snoop doggy dogg- doggystyleSnoop Doggy Dogg’s Doggystyle begins with a backrub in a bathtub. At 23 years old, the Long Beach-based rapper is apparently stressed. The solace lasts for only a few seconds before the serenity is shattered. “Damn,” young Snoop says. “How come every time I’m chilling, someone ringing my mothafuckin’ doorbell?” At the door was an avalanche of anticipation ready to hear Snoop Dogg’s debut.

The opening vignette dropped listeners into Snoop’s world, a world that was eye-opening, absurd and amazing. While this was a whole new world for much of America, Snoop had been buzzing for a few years previously. First it was “Deep Cover”, with Snoop slickly spinning stories about set-ups, stick-ups and 187s on police. Snoop of course also appeared on half of the tracks (and all the hits) of Dr. Dre’s seminal The Chronic, officially catapulting the youngin into the stratosphere. So when Snoop was ready to drop his debut, the hype surrounding him was so immense the album debuted atop the Billboard charts. The luxurious baths would have to wait.

All the hype surrounding the record would hardly matter if the project failed to equal the attention. But Doggystyle not only matched the sizable expectations and somehow exceeded them. Fans expecting a G-Funk album with Dr. Dre’s sizzling sonic production got that and more. As soon as the molasses-thick bass kicks in on “G Funk Intro”, Dre’s production sounded brand new all over again. Instead of shifting gears too far from The Chronic Dre instead goes deeper into his addictive black tar sound. Cuts are cooler, hooks are smoother, vibes are tighter, all without outshining Snoop.

Snoop’s smooth, languid flow gets its first real shining moment on “Gin and Juice” – and what an introduction. Behind a light and loopy G-Funk beat, Snoop steps into his verses with a casual confidence. A low-key ying to Dre’s brash yang, Snoop’s drawl is at once cool and catchy. Or as he puts it, “Everything is fine, when you listen to the D-O-G.” In the song, he somehow overcomes “so much drama in the LBC” and still keeps his composure. The chorus is a master class hook-making, giving us not only an indelible image of a young Snoop strolling with a cocktail, but perhaps the best antimetabole since Malcolm X. If one of the album’s central themes is to shine a light into Snoop’s world, it’s an alluring series of images.

But the listener is not just given a look into Snoop’s world; Snoop has created a whole new world for the audience to visit. The first moments of the album drop us into Snoop’s bathroom. The intro to “Tha Shiznit” transport into the broadcast booth of a fictitious radio station, WBALZ, with DJ Sol T. Nuts. All of these serve to create a suspension of disbelief that lets Snoop’s storytelling run wild. Paired with the burgeoning popularity of MTV, it was fast becoming a doggy dogg world.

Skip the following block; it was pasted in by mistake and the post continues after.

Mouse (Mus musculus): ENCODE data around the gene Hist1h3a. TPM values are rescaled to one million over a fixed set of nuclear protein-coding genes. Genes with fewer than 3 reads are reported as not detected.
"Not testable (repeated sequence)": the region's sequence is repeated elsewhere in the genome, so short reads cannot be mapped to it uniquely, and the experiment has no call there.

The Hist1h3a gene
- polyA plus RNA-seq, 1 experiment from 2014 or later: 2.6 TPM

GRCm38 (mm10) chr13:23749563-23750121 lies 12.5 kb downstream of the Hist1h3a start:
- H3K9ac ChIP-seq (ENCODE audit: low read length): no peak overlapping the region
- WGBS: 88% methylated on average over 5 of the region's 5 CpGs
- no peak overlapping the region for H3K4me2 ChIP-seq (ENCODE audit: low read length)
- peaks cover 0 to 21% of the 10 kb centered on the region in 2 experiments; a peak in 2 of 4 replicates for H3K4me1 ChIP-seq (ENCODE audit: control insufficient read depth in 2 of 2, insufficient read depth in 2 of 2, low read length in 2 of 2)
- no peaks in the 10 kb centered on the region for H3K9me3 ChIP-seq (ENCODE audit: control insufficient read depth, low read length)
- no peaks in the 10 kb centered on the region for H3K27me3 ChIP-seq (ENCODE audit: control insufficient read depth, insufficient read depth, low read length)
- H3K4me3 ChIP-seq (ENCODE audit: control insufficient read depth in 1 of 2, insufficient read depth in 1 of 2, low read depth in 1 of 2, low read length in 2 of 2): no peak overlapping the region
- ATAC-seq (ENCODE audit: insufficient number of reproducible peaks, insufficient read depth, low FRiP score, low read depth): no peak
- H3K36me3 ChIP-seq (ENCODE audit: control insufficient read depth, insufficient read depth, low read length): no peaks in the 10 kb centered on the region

In addition to the still-hysterical drops and elaborate intros, Snoop also brought along his crew. Following The Chronic, Doggystyle one of America’s first introductions to Kurrupt and Nate Dogg, two figures that would go on to shape the state of hip-hop for decades to follow. They both appear on the ribald “Ain’t No Fun”, a song that manages to be both jumping and juvenile. Snoop gets on the track and all of a sudden it’s a party all over again. Not that this is a surprise at this point. Throughout the album, Snoop is on fire, showcasing not only a perfect, laid-back presence in the pocket, but demonstrating an uncanny ability to arrive at unique vocabulary and wholly original wordplay.

After years of being surrounded by drug dealers, pimps, gang members, hustlers, and inmates, Snoop was infused with an astounding combination of smooth talk and street slang. This will of course be a trademark throughout Snoop’s career – his ability to flip a phrase that earworms into the public lexicon – but the first seeds of these skills flower here. Anyone who has ever heard someone say “fo shizzle” can partly thank Doggystyle’s fourth track, “Tha Shiznit”.

But the whole record isn’t all fun and games. As pursuant to gangsta rap, there is violence and turf-stepping abound. Snoop gets gun down by rival gang members in the opening 30 seconds of “Murder Was the Case”. As he lying on the ground and he feels his body temperature fall, he contemplates who will raise his baby before being awoken by a sinister-sounding demon. Snoop makes a deal with the devil, in a Faustian bargain that echoes the real-life travails of Snoop’s relationship with Death Row honcho Suge Knight.

Further complicating the matter, in 1994 Snoop was also charged with murder. This fueled a fire of public outcry, calls for censorship, and even government intervention. When presidential candidate Dan Quayle talked about the scourge of gangsta rap and its vices, he pointed to Snoop and Death Row. Snoop was later acquitted.

Although violence pops up on the record, it is rightfully not the album’s ultimate legacy. The record’s impact lasts far beyond that. It is still Snoop’s best-selling and best-charting album. Snoop’s melodic rapping style, so familiar now, has imitators up and down the charts. Snoop’s knack of flipping a phrase into a hook is essentially the crux of today’s viral hip-hop landscape. He was one of the first artists to fashion hip-hop into the pop lane, making it more accessible and expanding hip-hop’s reach across the country. Taken in tandem with The Chronic, the record is high water mark for early ‘90s West Coast hip-hop, which in some eyes is the high point of hip-hop in general. Safe to say, Doggystyle is the shiznit.

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